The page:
It then subsides into a short question and answer theme by means of the low brass and middle woodwind, which depicts Capulet welcoming his guests. The cornet then plays a solo accompanied by strings and in this you can almost hear the speech that Capulet gives after he has welcomed everybody and ordered the musicians to play: Welcome, gentlemen.


    the nurse will provide and support her like she has done in the past. However, the nurse, who was once loyal to Juliet, now suggests Juliet marry Paris. "Then, since the case so stands as now it doth, I think it is best you married with the county.

  2. 'Romeo and Juliet' was written in 1595 during a period when Shakeseare had found ...

    He is also very passionate, emotional and a big believer in destiny, which often goes to the extreme. To show he is emotional and a believer in fate, he should wear a collection of crosses around his neck. Also, as names are important in this scene, for example, 'which name

  1. How does the character of Juliet change and develop throughout the play?

    and I'll be new baptised" this shows how deeply in love he is with her, yet is not allowed to see her. This is another stage in Juliet's development, as she realises they are not allowed to be together, so begins to find ways round this.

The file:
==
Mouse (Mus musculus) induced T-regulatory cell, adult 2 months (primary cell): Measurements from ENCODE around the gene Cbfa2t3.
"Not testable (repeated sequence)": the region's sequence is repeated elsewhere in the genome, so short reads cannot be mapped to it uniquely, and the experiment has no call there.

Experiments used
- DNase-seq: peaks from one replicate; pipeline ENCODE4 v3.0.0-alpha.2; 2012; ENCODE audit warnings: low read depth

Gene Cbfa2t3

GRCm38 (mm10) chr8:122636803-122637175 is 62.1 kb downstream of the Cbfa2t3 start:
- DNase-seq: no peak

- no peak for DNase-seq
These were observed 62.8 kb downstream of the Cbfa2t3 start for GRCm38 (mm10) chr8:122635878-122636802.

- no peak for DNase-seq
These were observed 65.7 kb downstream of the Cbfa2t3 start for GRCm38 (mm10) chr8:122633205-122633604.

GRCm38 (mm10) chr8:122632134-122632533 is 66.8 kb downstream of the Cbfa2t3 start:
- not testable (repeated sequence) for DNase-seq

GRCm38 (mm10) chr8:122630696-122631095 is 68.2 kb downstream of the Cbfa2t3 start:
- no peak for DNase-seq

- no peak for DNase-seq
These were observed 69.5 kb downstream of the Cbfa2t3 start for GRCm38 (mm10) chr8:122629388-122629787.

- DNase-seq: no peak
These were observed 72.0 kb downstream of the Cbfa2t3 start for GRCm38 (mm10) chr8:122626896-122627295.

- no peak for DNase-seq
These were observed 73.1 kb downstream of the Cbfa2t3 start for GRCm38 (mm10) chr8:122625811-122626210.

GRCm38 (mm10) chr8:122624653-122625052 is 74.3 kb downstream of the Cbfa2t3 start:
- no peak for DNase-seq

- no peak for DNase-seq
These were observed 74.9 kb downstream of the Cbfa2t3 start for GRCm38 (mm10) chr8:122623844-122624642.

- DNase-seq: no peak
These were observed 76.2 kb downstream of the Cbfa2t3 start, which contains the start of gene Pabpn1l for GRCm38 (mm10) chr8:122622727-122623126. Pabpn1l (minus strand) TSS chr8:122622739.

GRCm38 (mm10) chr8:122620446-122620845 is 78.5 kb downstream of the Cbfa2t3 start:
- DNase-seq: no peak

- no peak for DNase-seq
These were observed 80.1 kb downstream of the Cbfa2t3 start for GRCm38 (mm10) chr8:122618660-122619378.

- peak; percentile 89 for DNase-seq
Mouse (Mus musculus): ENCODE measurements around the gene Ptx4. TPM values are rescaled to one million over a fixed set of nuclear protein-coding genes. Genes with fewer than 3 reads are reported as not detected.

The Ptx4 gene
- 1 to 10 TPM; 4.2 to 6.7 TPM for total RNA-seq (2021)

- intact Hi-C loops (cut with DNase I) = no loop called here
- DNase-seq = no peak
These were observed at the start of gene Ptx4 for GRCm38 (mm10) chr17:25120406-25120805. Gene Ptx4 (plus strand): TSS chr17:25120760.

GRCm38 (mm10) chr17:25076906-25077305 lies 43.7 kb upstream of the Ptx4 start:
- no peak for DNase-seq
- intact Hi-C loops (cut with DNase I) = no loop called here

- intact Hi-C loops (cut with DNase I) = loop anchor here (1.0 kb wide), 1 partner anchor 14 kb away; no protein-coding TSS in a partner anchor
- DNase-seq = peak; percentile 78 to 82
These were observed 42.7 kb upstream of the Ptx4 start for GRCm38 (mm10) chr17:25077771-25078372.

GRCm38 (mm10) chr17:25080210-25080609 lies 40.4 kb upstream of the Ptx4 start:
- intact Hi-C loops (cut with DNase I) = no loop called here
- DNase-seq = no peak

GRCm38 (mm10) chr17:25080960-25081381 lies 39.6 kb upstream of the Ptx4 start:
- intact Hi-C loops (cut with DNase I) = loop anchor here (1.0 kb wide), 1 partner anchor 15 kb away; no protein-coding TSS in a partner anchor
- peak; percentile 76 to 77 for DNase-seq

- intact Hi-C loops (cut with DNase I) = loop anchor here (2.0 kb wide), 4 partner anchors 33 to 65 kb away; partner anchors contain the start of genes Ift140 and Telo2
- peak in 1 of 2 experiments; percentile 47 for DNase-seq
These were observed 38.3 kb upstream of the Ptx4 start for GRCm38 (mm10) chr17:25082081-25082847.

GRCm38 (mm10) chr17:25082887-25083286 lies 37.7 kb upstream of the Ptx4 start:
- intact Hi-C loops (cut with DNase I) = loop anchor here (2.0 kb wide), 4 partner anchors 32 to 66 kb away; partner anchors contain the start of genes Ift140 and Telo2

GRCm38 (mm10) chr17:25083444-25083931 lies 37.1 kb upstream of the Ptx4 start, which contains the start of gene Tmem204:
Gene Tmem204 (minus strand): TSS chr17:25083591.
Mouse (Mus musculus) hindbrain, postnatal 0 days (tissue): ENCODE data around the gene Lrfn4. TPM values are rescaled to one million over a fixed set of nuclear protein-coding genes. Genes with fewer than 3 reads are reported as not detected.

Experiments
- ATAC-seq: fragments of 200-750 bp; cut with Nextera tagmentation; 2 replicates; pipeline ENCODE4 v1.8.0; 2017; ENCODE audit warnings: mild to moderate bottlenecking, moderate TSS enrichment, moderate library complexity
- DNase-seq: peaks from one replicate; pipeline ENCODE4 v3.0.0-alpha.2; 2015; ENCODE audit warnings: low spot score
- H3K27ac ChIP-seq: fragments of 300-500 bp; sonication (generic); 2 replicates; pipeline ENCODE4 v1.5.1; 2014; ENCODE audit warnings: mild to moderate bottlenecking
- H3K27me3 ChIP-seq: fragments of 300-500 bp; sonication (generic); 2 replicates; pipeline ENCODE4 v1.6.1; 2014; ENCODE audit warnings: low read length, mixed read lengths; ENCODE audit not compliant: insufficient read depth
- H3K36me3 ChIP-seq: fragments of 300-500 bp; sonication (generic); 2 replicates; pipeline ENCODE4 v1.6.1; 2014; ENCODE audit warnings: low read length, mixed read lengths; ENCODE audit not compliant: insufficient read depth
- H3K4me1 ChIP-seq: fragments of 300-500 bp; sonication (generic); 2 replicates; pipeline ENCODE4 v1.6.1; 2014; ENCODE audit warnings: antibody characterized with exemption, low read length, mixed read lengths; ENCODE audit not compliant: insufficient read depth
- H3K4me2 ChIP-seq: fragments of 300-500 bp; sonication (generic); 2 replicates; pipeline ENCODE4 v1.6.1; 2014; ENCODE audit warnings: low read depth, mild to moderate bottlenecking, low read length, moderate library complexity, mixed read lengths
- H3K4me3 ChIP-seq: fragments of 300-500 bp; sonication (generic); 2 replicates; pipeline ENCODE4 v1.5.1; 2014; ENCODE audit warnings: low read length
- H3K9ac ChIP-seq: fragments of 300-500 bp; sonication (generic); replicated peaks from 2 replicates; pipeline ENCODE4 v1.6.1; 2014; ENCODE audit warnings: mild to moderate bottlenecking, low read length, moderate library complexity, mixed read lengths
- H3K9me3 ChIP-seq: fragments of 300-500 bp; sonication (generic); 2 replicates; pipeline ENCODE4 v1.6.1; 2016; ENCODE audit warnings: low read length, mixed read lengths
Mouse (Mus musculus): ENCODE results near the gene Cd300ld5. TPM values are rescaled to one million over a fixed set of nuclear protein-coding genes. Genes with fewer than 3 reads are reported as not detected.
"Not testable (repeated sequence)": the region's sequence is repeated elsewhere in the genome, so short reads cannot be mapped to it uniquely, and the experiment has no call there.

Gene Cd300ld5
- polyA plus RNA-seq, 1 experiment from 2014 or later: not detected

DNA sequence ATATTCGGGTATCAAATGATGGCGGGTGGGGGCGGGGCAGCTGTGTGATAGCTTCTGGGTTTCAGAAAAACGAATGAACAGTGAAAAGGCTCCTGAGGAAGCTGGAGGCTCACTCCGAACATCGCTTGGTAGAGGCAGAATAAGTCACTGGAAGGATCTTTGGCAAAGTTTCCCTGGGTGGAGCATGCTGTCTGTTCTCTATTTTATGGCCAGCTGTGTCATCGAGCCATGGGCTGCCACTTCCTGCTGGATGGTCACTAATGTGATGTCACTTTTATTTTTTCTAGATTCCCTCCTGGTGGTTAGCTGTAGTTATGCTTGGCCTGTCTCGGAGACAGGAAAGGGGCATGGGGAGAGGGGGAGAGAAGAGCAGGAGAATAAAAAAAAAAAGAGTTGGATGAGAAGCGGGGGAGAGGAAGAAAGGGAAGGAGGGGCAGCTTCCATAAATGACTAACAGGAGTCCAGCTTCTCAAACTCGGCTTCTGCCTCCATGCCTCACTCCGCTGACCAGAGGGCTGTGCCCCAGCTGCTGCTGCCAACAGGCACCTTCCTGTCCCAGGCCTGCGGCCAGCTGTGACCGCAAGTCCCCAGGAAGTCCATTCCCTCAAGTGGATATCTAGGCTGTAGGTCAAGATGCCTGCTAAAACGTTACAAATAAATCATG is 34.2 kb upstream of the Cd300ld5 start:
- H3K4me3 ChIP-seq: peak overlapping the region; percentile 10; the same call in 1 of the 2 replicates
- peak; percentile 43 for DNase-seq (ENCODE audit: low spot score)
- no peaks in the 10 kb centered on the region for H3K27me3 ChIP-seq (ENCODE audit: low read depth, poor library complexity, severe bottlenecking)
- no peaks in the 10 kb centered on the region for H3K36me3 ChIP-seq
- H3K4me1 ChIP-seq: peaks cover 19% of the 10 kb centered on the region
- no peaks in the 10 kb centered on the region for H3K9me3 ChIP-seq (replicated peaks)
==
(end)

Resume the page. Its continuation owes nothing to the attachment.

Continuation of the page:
2. How does Shakespeare convey and develop the theme of Conflict in Romeo and Juliet

    This prologue seems like a gamble however Shakespeare knew that giving the story away so early on will further the theme of conflict and even bring it upon the audiences mind, on whether everything will go according to plan or not.

  1. Explain you response to the character of Juliet, exploring the ways in which Shakespeare ...

    When the lovers Romeo and Juliet meet they exchange words and kiss, up until now the audience have thought of Juliet as a young simple girl who always obeyed her parents but is now being carried away by a wave of emotions she is feeling for someone she has only met for a couple of minutes.

  2. How does Juliet's character develop during the play?

    "Sweet sorrow" is an oxymoron because it contains two incongruous words brought together to make a striking expression. Oxymoron comes from two Greek words meaning "sharp" and "dull". Much of this play is a clash of opposites so oxymorons are particularly appropriate.

  • Over 160,000 pieces
    of student written work
  • Annotated by
    experienced teachers
  • Ideas and feedback to
    improve your own work